SMAC installs HBK shakers to improve vibration testing


Damping and acoustic technology supplier SMAC has expanded its test capabilities with two new shakers to ensure all measurements are accurate and meet their customers’ standards.

As a producer of customized parts for the protection of equipment used in harsh environments, such as high-altitudes and space, SMAC required a reliable vibration test solution that could model a new damper and validate its behaviour within a tight time frame. Its customers include Airbus, Safran and Ariane Espace, which issue strict performance requirements, including a very precise elastomer stiffness.

Hottinger Brüel & Kjær (HBK) supplied its LDS V8 shaker system for high-force testing and an LDS V721 shaker system for less severe testing to SMAC.

Head of SMAC’s test laboratory, Pierre Lamy said, “The tests are carried out not only on the prototypes of the envisaged damper, but also on the raw material, elastomer being an extremely non-linear material. It is, therefore, essential at all stages of product development that we have a shaker for our vibration tests.

“It is the shaker test feedback that guides us at every stage of the design and manufacture of our products. It is also important for us to make sure that the moulds we make for manufacture do not need to be rebuilt.”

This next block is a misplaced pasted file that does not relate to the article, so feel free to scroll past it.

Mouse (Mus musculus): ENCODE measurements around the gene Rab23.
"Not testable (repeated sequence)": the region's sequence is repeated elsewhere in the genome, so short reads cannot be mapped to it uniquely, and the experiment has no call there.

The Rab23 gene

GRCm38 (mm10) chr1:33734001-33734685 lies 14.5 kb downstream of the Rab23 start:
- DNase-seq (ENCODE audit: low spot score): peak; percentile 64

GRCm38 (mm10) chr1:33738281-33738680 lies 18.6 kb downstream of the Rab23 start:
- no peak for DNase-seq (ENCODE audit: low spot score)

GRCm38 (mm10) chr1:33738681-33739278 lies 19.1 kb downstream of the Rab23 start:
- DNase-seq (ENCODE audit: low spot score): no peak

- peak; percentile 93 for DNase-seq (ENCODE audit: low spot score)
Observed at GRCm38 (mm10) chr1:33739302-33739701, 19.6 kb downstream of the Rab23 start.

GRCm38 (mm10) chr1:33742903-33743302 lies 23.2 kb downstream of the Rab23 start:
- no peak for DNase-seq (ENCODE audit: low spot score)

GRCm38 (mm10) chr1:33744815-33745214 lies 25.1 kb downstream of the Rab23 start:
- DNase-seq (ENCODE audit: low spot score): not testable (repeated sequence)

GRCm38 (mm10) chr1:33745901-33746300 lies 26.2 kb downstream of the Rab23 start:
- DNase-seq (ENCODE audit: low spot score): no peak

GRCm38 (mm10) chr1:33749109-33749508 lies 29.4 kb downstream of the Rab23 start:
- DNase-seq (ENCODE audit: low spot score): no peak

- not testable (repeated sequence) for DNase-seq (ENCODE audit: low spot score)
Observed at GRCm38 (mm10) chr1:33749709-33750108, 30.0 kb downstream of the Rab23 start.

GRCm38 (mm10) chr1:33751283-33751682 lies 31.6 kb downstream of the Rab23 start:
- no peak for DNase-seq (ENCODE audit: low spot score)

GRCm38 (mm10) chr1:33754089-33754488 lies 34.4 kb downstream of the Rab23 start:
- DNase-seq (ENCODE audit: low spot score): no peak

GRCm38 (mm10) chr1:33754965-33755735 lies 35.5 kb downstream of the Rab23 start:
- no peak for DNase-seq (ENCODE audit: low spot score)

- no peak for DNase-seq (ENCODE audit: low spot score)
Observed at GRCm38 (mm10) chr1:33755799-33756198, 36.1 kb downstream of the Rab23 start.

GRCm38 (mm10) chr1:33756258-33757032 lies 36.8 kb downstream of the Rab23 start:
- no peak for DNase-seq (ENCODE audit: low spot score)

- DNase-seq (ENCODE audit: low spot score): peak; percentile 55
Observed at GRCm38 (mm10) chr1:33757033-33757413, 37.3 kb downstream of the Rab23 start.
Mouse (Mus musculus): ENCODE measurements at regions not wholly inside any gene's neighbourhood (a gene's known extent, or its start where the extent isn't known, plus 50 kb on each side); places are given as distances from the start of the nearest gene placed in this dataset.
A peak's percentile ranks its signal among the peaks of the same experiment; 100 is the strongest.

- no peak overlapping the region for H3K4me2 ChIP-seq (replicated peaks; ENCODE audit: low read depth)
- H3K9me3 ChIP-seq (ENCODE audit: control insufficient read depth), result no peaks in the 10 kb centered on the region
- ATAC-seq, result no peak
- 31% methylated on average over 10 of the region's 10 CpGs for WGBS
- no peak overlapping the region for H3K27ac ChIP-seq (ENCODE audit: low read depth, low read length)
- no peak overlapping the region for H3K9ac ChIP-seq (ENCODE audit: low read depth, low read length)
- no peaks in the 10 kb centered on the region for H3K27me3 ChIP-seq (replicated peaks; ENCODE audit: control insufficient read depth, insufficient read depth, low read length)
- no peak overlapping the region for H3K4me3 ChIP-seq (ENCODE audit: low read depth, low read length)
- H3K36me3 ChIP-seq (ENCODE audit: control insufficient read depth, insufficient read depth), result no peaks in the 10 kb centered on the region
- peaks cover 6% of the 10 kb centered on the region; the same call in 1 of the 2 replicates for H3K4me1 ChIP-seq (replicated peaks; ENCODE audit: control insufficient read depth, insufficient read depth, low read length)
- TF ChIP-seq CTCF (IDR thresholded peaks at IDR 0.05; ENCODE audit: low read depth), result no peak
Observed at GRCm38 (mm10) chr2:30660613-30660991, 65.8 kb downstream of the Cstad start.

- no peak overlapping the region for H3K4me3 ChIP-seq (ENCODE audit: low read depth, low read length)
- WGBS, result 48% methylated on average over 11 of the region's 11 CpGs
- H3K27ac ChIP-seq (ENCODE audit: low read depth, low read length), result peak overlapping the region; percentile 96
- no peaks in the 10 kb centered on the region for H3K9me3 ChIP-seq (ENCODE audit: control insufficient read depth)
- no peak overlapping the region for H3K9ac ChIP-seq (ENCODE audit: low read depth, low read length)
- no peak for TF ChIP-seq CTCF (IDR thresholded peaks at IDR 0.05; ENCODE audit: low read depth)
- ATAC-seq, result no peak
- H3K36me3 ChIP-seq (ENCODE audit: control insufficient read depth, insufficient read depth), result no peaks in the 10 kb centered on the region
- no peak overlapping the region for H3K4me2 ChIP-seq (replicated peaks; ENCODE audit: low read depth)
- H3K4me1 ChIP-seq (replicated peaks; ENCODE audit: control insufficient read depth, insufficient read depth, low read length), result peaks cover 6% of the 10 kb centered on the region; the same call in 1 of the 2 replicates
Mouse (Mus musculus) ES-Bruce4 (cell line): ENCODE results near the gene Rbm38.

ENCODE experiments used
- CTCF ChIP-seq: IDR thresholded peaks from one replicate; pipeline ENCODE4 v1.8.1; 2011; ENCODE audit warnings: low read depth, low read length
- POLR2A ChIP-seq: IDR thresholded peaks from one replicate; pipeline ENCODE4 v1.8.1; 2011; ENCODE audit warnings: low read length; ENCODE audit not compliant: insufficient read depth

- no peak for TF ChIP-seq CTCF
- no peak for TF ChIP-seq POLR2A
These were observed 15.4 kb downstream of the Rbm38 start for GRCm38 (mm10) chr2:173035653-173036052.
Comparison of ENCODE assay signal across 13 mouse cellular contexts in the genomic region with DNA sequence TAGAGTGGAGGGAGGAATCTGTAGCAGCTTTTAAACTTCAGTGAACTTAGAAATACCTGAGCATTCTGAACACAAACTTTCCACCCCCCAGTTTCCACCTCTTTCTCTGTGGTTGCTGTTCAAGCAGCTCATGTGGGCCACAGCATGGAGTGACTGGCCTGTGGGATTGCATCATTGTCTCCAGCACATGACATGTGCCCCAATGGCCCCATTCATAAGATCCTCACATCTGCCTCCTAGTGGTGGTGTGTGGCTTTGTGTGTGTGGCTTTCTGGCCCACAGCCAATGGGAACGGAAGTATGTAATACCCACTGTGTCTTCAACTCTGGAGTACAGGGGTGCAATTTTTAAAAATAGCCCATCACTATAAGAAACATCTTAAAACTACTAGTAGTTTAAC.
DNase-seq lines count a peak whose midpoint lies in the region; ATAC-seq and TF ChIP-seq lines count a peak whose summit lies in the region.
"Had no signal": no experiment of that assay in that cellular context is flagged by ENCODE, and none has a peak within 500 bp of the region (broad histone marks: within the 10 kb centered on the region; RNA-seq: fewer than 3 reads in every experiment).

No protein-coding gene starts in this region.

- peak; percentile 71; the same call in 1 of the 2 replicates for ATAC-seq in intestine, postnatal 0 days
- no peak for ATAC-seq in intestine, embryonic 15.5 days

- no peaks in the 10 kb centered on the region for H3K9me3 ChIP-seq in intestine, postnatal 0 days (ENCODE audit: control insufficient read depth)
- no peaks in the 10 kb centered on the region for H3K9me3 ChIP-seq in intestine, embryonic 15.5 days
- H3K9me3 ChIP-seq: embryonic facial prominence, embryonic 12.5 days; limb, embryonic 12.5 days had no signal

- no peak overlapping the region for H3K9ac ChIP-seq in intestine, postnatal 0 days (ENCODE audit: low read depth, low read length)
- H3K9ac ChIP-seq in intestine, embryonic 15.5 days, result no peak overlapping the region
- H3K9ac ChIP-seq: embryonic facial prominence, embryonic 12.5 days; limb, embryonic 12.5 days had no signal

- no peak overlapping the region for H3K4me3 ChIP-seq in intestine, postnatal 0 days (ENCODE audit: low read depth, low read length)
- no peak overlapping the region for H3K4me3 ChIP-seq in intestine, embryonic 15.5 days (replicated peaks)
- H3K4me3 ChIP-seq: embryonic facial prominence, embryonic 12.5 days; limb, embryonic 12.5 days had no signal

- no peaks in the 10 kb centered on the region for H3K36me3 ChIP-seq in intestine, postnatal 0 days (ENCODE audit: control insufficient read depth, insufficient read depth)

The new shakers – a V8 with a nominal force of 57,000 newtons and a V721 with a force of 3,000 newtons – have been installed at SMAC’S laboratory in Toulon.

“We also have strict deadlines and the LDS V8 system for high-force testing and the LDS V721 parallel system for less severe testing, have proved to be the most appropriate choices to ensure that all our present and future vibration testing is carried out to the highest standards.”

Share this story:

About Author


Ben has worked as a journalist and editor, covering technology, engineering and industry for the last 20 years. Initially writing about subjects from nuclear submarines to autonomous cars to future design and manufacturing technologies, he was editor of a leading UK-based engineering magazine before becoming editor of Aerospace Testing in 2017.

Comments are closed.